Story and photo by Andrea Sutherland
Sitting in his wheelchair at the Soldier and Family Assistance Center Sept. 14, Eric Edmundson scanned the room full of Soldiers mingling and eating lunch. When Staff Sgt. Geoffrey Rhone pulled out his phone to show the group pictures of his latest fishing excursion, Edmundson leaned in.
“He wants to see your pictures,” said Ed Edmundson, Eric Edmundson’s father.
Rhone obliged, holding the phone for Eric Edmundson to see.
Ed Edmundson then showed Rhone and the other Soldiers the pictures he took of his son’s latest catch — a nine-foot alligator in the swamps of Florida.
“Dang,” Rhone said, clapping Eric Edmundson on the shoulder. “Do you need a sidekick?”
Rhone and other Soldiers crowded around to see pictures of Eric Edmundson with his “harvests” — a wild boar, a sika buck, an axis buck with 31-inch antlers and a 1,200-pound bison. Next on Eric Edmundson’s list: elk, bear, antelope and white-tailed deer.
For the past month, Eric Edmundson and his parents have traveled the United States with the Wounded Warrior Project on an unusual quest — to hunt and harvest big game animals in Florida, Texas, Missouri, Iowa, Idaho, Wyoming, Montana and Colorado.
“Eric started developing this list of animals when he was a kid,” said Ed Edmundson, squeezing his son’s shoulder.
Growing up, Eric Edmundson hunted with a stick and pop gun. His father, Ed Edmundson, taught his son all he knew about hunting and the two bonded over tracking ducks and geese in the woodlands near their home in New Bern, N.C.
After joining the Army in 1999, Eric Edmundson’s passion for shooting continued.
“He wanted to be a pro shooter for a company after the Army,” Ed Edmundson said.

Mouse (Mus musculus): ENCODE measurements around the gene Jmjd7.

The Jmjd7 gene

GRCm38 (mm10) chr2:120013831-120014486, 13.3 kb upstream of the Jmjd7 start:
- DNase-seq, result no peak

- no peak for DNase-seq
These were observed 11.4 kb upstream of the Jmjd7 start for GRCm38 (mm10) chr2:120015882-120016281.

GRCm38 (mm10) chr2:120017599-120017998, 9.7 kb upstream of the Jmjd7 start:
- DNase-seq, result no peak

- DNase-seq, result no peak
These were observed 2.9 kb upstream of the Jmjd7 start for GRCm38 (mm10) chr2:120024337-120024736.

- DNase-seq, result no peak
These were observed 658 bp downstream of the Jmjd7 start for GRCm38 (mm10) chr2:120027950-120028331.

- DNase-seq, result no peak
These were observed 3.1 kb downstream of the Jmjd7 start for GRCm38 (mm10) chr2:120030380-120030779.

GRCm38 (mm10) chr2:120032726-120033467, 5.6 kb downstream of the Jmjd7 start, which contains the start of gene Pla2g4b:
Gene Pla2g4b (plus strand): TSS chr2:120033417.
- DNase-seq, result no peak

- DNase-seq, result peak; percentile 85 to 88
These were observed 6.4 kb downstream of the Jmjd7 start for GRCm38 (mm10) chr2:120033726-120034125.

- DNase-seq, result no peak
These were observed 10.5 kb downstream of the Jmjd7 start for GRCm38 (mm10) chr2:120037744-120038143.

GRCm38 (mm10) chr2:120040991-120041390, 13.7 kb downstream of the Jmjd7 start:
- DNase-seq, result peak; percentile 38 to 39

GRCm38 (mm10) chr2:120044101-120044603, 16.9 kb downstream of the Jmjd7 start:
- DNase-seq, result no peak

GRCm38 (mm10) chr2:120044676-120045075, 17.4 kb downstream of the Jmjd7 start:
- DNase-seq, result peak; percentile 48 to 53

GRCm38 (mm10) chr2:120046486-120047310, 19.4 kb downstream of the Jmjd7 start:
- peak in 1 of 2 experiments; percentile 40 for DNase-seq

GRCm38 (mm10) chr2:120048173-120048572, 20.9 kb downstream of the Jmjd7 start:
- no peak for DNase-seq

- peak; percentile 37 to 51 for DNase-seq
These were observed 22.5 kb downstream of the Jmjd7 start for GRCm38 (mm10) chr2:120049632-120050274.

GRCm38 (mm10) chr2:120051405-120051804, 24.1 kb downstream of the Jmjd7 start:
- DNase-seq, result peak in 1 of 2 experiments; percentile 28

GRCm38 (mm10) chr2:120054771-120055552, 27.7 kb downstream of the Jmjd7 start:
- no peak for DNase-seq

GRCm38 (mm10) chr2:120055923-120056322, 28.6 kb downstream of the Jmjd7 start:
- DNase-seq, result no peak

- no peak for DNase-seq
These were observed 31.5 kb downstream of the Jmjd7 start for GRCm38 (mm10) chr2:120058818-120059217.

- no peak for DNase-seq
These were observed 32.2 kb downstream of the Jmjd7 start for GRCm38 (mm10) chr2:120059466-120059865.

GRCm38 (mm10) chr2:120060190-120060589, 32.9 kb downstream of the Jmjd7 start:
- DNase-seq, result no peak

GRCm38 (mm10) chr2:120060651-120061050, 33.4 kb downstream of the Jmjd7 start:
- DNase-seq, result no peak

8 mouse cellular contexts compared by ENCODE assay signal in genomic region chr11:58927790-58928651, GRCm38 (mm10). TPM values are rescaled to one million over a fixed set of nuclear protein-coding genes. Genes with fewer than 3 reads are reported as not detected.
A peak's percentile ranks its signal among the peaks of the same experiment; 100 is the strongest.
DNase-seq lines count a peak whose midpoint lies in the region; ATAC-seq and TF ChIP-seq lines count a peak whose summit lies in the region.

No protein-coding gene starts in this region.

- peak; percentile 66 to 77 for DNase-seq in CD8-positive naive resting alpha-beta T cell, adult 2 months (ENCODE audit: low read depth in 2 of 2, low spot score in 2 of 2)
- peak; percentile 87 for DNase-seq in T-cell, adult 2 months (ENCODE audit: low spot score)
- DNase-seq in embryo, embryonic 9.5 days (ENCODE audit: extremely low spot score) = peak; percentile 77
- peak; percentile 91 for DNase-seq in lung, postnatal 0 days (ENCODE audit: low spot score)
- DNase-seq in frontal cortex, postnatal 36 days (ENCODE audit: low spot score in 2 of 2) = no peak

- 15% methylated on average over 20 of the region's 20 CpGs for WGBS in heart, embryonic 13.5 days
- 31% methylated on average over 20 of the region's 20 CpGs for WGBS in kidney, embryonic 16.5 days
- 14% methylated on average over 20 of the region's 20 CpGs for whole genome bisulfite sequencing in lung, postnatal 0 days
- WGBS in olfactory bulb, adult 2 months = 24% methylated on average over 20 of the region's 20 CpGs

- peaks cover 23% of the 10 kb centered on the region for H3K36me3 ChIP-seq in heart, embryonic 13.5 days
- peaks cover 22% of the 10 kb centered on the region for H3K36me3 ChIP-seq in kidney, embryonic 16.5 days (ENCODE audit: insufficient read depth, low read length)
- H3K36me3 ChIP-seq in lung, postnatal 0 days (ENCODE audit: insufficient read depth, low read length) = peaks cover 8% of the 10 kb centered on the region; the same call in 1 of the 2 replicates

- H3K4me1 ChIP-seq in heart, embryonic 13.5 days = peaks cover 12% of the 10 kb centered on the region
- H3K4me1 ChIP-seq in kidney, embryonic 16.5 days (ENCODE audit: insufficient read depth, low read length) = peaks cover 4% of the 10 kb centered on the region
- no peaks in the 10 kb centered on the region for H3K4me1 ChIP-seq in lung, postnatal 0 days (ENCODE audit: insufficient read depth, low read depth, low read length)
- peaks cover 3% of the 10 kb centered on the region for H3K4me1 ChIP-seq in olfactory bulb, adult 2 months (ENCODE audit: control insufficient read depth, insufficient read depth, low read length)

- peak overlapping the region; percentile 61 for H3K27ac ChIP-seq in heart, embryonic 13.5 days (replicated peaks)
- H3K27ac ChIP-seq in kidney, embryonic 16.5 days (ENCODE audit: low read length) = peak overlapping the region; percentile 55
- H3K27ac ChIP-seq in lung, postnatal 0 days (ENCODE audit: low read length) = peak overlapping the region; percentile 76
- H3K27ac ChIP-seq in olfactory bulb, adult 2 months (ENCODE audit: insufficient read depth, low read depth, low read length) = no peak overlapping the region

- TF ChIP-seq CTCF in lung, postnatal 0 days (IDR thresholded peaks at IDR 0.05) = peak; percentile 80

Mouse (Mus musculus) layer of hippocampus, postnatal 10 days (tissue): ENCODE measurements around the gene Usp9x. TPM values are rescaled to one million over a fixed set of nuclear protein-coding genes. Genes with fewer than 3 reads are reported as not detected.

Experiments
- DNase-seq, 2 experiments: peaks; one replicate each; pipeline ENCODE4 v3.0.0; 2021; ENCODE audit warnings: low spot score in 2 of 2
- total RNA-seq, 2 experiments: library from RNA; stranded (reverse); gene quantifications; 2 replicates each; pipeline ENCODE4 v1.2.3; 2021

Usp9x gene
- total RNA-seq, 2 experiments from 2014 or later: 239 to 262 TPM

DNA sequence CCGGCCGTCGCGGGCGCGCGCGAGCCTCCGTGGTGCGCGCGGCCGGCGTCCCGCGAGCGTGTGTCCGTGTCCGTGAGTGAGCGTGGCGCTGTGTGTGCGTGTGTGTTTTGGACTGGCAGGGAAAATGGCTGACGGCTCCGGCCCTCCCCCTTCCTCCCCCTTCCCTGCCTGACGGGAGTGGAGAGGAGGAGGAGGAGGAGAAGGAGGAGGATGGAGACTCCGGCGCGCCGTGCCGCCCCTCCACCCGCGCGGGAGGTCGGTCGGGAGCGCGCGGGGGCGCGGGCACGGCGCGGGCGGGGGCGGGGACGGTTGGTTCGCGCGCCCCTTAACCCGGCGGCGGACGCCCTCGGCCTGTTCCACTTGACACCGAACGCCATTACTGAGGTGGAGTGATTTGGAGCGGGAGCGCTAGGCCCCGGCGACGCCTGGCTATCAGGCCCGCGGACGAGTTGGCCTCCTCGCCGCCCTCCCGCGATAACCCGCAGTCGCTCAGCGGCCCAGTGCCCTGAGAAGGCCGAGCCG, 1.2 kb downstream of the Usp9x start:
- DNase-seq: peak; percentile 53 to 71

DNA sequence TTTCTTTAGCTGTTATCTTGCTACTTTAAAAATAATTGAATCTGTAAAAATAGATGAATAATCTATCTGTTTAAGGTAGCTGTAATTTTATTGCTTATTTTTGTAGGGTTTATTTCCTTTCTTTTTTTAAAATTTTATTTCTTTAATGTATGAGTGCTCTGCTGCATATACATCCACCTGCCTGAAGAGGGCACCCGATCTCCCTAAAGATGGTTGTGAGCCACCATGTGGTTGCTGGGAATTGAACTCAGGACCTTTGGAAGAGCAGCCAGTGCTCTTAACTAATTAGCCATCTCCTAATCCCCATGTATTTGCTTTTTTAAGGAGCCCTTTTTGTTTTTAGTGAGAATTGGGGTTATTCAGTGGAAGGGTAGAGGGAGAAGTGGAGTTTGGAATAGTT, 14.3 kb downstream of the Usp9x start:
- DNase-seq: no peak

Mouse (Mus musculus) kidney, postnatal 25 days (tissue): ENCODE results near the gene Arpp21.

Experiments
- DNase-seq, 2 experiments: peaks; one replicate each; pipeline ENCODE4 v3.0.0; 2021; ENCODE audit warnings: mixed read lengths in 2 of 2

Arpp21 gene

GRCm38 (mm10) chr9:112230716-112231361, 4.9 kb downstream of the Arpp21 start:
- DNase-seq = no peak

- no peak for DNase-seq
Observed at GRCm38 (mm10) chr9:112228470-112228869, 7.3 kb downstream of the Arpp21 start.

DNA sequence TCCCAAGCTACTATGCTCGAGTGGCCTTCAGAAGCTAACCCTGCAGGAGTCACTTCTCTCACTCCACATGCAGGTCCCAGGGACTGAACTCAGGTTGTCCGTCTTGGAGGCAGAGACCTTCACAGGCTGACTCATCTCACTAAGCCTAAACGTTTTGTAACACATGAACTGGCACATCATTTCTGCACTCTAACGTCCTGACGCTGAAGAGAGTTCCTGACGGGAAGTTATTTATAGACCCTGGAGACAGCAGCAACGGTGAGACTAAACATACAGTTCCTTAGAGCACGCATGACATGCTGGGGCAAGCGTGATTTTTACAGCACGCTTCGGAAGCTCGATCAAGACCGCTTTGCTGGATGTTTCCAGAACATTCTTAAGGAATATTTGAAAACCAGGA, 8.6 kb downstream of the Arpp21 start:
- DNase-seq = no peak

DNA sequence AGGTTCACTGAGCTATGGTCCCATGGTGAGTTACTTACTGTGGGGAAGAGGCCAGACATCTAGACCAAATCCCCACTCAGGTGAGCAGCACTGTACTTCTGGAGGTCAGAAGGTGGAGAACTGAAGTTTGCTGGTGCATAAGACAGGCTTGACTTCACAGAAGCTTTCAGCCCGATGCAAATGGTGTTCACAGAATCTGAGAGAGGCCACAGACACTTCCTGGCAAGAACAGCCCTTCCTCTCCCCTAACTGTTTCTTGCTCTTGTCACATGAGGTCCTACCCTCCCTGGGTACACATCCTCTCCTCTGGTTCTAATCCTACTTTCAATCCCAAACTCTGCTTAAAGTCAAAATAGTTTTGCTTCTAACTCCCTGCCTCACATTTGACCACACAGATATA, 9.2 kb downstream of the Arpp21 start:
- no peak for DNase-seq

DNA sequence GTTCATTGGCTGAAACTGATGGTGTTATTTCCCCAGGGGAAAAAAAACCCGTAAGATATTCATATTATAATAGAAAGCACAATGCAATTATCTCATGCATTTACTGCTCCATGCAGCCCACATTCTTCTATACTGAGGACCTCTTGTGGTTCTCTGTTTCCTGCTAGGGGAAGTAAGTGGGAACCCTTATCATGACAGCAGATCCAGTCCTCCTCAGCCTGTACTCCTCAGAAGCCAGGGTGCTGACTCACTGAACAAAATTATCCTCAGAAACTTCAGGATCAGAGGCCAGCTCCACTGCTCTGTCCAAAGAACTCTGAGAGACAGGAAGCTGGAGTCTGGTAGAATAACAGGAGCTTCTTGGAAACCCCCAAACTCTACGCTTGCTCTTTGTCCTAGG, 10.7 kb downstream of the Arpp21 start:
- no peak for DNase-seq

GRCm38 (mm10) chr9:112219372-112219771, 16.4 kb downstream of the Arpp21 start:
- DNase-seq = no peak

Those dreams came to a crushing end in 2005 when Eric Edmundson, a sergeant with 4th Squadron, 14th Cavalry Regiment, then at Fort Wainwright, Alaska, was severely wounded when an improvised explosive device destroyed the Stryker vehicle he was driving.
Eric Edmundson, a scout for the combat aviation brigade, suffered a traumatic brain injury, fractured his T4 and T5 vertebrae as well as his tibia and fibula. His spleen ruptured. Two days after the accident, he had a heart attack.
“It took them 30 minutes to revive him,” said Ed Edmundson.
Because his heart had stopped for so long, oxygen could not reach Eric Edmundson’s brain, which led to an anoxic brain injury.
Eric Edmundson lived, but his injuries confined him to a wheelchair and prevented him from being able to speak.
“Because of his injuries, we were told he would never go hunting again,” Ed Edmundson said.
He said his son went through therapy at the Rehabilitation Institute of Chicago.
“Eric’s worked very hard to get his life back,” he said, adding that his son has been an avid outdoorsman his entire life.
When the Wounded Warrior Project learned of Eric Edmundson’s passions, they organized and funded his “Grand Slam” adventure.
Ed Edmundson said his son hunts in a customized ATV with a mounted rifle and a camera monitor scope. Eric Edmundson uses a joystick to move the crosshairs, pressing a button when he’s lined his shot.
In addition to hunting North America’s largest game, Eric Edmundson shares his story with local communities, his voice transmitted through a computer.
“When you are severely wounded, your life as you knew it has come to an end,” Eric Edmundson said through a robotic computerized voice, addressing Soldiers.
Eric Edmundson delivered a message of hope and encouragement to Soldiers struggling with physical and psychological injuries.
“It was pretty neat to see someone in his condition receiving the support,” said Cpl. Kenneth Petersen, Company K, 64th Brigade Support Battalion, 3rd Brigade Combat Team, 4th Infantry Division.
“When I get frustrated that I can’t open something, I’ll remember him and that it could have been worse,” said Sgt. Sonjamique Ferrell, Company K, 64th BSB.
Eric Edmundson’s parents said their son has worked extremely hard to recover.
“It kind of gives (him) a purpose again,” said Beth Edmundson, who travels the country with her husband and son. She said that Eric Edmundson’s ability to hunt means the world to her. “He’s gone through so much,” she said.
In addition to his duties as a spokesman for the Wounded Warrior Project, Eric Edmundson is a husband and a father of 6-year-old Gracie and 11-month-old Hunter.
“He has his life packed with purpose,” Ed Edmundson said.